"'Yet even now,' declares the LORD, ‘Return to me with all your heart, and with fasting, weeping, and mourning; And rend your heart and not your garments. ‘Now return to the LORD your God, for He is gracious and compassionate, slow to anger, abounding in lovingkindness, and relenting of evil'" (Joel 2:12-13 NAS)

"The great Praying Hyde
worked in Punjab and shed tears there
100 years ago.
Now we see the fruit of his tears
and labor.
As a result of the Gospel work
of all the missions and groups
during the last 150 years,
Punjab now has about 250 churches."

Paul Pillai
India National Inland Mission

It is important that we grasp the importance of the principles of the narrow way of the cross. It is one of God's primary ways of restoration. Once we under- stand this, we can respond biblically to the pain in our lives with godly sorrow (mourning). Though we understand little about this process in our culture, the Scriptures are replete with tribulation and the grieving and sorrow that accompany it.


The most powerful intercession in the Bible was done with great weeping and sorrow.

"Oh that my head were waters, and mine eyes a fountain of tears, that I might weep day and night for the slain of the daughter of my people!" (Jeremiah 9:1).

The most powerful intercession
in the Bible was done
with great weeping and sorrow.

Hear the voice of the Lord through the prophets calling for the mourning women.


"Rise up you women who are at ease, and hear my voice; give ear to my word, you complacent daughters. Within a year and a few days, you will be troubled, O complacent daughters; for the vintage is ended, and the fruit gathering will not come. Tremble, you women who are at ease; be troubled, you complacent daughters; strip, undress, and put sackcloth on your waist, Beat your breasts for the pleasant fields, for the fruitful vine. For the land of my people in which thorns and briars shall come up; yea, for all the joyful houses, and for the jubilant city. Because the palace has been abandoned, the populated city forsaken. Hill and watchtower have become caves forever, a delight for wild donkeys, a pasture for flocks; Until the Spirit is poured out upon us from on high, and the wilderness becomes a fertile field and the fertile field is con- sidered as a forest. Then justice will dwell in the wilderness, and righteous- ness will abide in the fertile field. And the work of righteousness will be peace, and the service of righteousness, quietness and confidence forever. Then my people will live in a peaceful habitation, and in secure dwellings and in undisturbed resting places; And it will hail when the forest comes down, and the city will be utterly laid low. How blessed will you be, you who sow beside all waters, who let out freely the ox and the donkey" (Isaiah 32:9-20 NAS).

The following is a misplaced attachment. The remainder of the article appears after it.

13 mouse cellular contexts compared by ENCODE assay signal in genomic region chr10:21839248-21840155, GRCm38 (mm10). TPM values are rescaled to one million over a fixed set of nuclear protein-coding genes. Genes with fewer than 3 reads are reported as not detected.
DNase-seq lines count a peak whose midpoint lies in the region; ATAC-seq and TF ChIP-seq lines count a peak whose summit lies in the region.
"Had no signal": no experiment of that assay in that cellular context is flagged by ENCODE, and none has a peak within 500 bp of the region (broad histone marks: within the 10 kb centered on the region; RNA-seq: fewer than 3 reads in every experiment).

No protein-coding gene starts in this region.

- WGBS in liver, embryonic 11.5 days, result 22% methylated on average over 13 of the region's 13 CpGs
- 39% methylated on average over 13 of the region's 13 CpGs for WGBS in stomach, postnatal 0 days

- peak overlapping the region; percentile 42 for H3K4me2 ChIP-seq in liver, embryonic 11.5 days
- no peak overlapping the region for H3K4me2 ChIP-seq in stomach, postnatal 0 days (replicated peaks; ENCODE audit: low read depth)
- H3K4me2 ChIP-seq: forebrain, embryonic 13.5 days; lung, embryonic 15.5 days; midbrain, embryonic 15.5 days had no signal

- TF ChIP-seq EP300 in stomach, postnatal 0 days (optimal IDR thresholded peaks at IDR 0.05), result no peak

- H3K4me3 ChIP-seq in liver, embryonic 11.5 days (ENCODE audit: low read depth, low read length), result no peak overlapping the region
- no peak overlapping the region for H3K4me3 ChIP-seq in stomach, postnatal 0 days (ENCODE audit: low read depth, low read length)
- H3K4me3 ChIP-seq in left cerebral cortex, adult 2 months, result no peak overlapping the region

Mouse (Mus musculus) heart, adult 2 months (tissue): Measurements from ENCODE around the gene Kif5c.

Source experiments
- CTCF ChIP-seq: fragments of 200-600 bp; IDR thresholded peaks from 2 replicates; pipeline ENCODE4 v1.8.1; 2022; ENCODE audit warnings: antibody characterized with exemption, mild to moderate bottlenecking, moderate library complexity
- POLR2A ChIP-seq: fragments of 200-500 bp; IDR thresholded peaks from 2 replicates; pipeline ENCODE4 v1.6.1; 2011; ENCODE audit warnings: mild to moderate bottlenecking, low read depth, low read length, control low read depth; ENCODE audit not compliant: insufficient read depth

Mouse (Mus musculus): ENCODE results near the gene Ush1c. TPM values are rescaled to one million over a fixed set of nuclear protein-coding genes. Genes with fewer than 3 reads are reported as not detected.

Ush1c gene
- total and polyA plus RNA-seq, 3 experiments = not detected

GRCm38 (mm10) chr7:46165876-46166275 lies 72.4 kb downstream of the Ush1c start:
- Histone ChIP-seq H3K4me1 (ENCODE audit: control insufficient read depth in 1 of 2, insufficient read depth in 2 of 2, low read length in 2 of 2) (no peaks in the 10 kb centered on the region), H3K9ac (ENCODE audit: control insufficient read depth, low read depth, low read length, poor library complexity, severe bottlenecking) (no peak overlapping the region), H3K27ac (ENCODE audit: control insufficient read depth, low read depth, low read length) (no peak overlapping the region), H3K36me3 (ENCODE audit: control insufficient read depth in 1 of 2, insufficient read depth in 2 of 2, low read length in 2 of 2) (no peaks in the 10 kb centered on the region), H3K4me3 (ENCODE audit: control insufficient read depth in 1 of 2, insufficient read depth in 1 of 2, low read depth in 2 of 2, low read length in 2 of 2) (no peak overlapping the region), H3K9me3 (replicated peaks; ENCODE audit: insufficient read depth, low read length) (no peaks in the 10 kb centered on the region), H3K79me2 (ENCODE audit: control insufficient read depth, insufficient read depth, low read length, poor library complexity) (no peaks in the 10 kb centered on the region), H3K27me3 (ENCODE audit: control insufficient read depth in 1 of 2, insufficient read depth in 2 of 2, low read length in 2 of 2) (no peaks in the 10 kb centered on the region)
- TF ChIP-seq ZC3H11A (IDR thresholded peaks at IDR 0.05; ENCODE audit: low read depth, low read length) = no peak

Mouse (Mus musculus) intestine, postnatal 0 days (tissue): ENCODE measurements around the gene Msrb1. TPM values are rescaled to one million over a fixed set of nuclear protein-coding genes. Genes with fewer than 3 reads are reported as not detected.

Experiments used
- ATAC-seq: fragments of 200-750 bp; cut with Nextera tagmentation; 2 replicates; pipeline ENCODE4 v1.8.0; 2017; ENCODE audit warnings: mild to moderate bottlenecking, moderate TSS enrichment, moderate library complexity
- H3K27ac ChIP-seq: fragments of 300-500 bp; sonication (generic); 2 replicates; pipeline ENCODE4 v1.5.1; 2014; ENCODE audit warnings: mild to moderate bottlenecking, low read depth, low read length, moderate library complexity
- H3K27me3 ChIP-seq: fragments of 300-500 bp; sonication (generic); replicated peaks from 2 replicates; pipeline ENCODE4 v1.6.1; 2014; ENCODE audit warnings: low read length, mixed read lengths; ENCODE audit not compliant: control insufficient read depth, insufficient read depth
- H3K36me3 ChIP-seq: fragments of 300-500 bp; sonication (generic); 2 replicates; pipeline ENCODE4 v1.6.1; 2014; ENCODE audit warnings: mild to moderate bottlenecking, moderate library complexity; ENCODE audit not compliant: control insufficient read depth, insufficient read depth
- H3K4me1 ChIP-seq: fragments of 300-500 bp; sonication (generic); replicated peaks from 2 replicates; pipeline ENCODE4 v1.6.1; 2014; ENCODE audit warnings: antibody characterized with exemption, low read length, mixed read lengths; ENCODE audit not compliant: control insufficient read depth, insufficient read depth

"Thus says the LORD of hosts, ‘Consider and call for the mourning women, that they may come; and send for the wailing women, that they may come! And let them make haste, and take up a wailing for us, that our eyes may shed tears, and our eyelids flow with water. For a voice of wailing is heard from Zion, "How are we ruined! We are put to great shame, for we have left the land, because they have cast down our dwellings."' Now hear the word of the LORD, O you women, and let your ear receive the word of His mouth; teach your daughters wailing, and everyone her neighbor a dirge" (Jeremiah 9:17-20 NAS).

"And let them make haste
and take up a wailing for us,
That our eyes may shed tears,
and our eyelids flow with water."

(Jeremiah 9:18)

Whether it was Ezra (Ezra 9:10), Nehemiah (Nehemiah 1:4-11), Mordecai and Esther (Esther 4:1-4), David (Psalm 35:12-14), Solomon (Ecclesiastes 7:2-4), Isaiah, Jeremiah and Joel (as mentioned earlier), Ezekiel (Ezekiel 21:2-7), Daniel (Daniel 9:2-6), Amos (Amos 5:16), Ninevah (Jonah 3:8-10), Micah (Micah 1:8-9), Zechariah (Zechariah 11:1-3, 12:10-13:1), Jesus (Matthew 9:14-16, John 16:20-21, Hebrews 5:8), Paul (2 Corinthians 7:10) or James (James 4:6-10), the message was the same.

"Be miserable and mourn and weep; let your laughter be turned into mourning and your joy to gloom. Humble yourselves in the presence of the Lord, and He will exalt you" (James 4:6-10).

Lord Jesus, I am afflicted and needy. Hasten to me, O God. You are my help and my deliverer. Lord do not delay. Teach me your truths about the narrow way of the cross—about tribulation, grieving and sorrow. They are foreign to me. Give me eyes to see truth, ears to hear truth and a heart to understand truth that I may turn and be healed. Open the fountain of my heart that my eyes may shed tears and my eyelids overflow with water. Bring repentance, healing, wholeness and deliverance to my heart. Birth your life and truth in my heart. Make me an intercessor for your kingdom and for your glory. In Your Name, Jesus, I pray. Amen.

Be miserable and mourn and weep;
let your laughter be turned into mourning and your joy into gloom.

James 4:9

The Narrow Way of the Cross  (c)  by Anne Murchison 1999

Not for commercial use.
Please feel free to copy for for personal use.
Please credit the author.